One reason why The Tortoise and the Hare is so engrossing is that Blanche’s romantic ‘success’ turns upside down Imogen’s ideas about attractiveness. Attraction in this novel is mysterious and outside the control of society’s wisdom, ‘a chemical sexual affinity which can exist without any of the outward attractions or graces’. In addition, although Blanche doesn’t have any of the qualities that the ideal 1950s wife should have, Evelyn is attracted to her competence and more conventionally masculine qualities; she is very knowledgeable about the countryside, sits on many local committees, can drive, ride and fish, has money, and can create a comfortable and enjoyable life for him. He also shares his work and interests with her so that she becomes a genuine companion to him in a way that Imogen is not. The roles that Imogen and Evelyn play in their marriage seem to shut out the possibility of intimacy; the only time Imogen realises just what an exhausting effect Evelyn’s work has on him is when she spies on him one day as he leaves the court. Imogen has to find out about Evelyn’s success in a legal case from his office clerk, and everyone else seems to know before her. Despite Imogen’s adoring worship of Evelyn, there is little sympathy between them, as Evelyn seems to be irritated by the way Imogen’s tastes in literature and art, and her more imaginative, self-doubting way of thinking, differ from his own. In fact, he doesn’t appear to like anything that is traditionally feminine, and only really relaxes in masculine company. I found it interesting that Evelyn was so attracted to someone who was very similar to himself, and despite being portrayed as almost a masculine archetype, was not really looking for someone very feminine like Imogen.

I spent parts of the book feeling disbelief at the extent that Imogen allowed herself to be treated so badly by Evelyn and Blanche. Evelyn is generally dismissive of her opinions, is angry with her for expressing any negative emotions whatsoever, constantly praises Blanche (including her ability to form a better relationship with their son, Gavin, than Imogen herself has), and even has the audacity to blame Imogen for not ‘appreciating’ Blanche. Blanche is mostly a repellent and selfish character, exhibiting a horrible smugness after she has ‘won’ Evelyn from Imogen. She shares with Evelyn an assumption that the female is inferior, talking over other women when they attempt to argue with her, and referring disparagingly to ‘the ladies’ as if she is not a member of this group herself. Imogen takes the most inconsiderate treatment from her husband and Blanche with hardly any complaint, and is inclined to blame herself for everything, even in the most unlikely situations. This makes the book simultaneously fascinating and infuriating.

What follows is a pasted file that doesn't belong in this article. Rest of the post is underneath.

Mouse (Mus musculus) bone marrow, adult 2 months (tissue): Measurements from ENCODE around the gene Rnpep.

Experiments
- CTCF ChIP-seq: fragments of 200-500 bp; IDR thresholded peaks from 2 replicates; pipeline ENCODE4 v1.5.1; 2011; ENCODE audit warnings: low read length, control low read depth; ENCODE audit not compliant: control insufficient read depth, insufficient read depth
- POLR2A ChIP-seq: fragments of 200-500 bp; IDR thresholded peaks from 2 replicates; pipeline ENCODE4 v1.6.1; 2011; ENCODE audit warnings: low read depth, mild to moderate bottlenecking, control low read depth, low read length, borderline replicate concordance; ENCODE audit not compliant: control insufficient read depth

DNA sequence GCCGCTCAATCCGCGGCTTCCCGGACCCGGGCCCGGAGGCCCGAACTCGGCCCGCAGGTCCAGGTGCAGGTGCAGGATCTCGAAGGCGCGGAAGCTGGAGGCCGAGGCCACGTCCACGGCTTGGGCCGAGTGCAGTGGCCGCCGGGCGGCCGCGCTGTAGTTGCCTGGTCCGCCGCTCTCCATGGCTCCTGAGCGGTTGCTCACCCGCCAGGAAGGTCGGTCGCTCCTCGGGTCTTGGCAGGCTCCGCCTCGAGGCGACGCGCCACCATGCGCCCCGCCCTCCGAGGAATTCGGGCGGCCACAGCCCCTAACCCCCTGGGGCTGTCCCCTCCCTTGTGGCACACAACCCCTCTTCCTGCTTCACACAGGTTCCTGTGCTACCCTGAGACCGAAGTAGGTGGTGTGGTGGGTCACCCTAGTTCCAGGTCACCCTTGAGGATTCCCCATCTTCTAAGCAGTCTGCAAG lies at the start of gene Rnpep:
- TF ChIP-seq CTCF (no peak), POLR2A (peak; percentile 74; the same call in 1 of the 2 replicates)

One of my favourite characters was Imogen’s closest female friend, Cecil, who resembles a Siamese cat in appearance and plays the stock market. Cecil is seen by many as coldly cautious and efficient, but we find out that her silence and self-control have developed as a response to her ‘lonely and somewhat arduous existence’. She has an acute perceptiveness about other people, is very loyal to Imogen, and (with her suitably androgynous name) seems somehow free from the ideas about gender that all the other characters possess. There are also many other interesting characters, such as Gavin’s best friend, Tim, a watchful and neglected eleven-year-old, and Zenobia, a very beautiful neighbour of Imogen and Evelyn’s, who lives in a world of permanent drama and imagines that no man can help falling in love with her.

An unexpected aspect of the novel for me was the attention paid to the setting, which was brought to life with only a few words. The novel acknowledges the beauty of the semi-suburban, semi-rural village where Evelyn and Imogen live, while suggesting an underlying intensity and sinister undercurrent to the natural world that is somehow connected with Blanche’s threatening presence. The London of the 1950s is also beautifully re-created, as a city full of history and poetry, especially when Imogen and Cecil climb the dome of St Paul’s Cathedral. However, I think the things I really liked most about this book were its characterisation and insights into social interactions. I think it would appeal to fans of Barbara Pym and Rosamund Lehmann, and, although set in England rather than America, reminded me in a few ways of a TV programme I really like, Mad Men.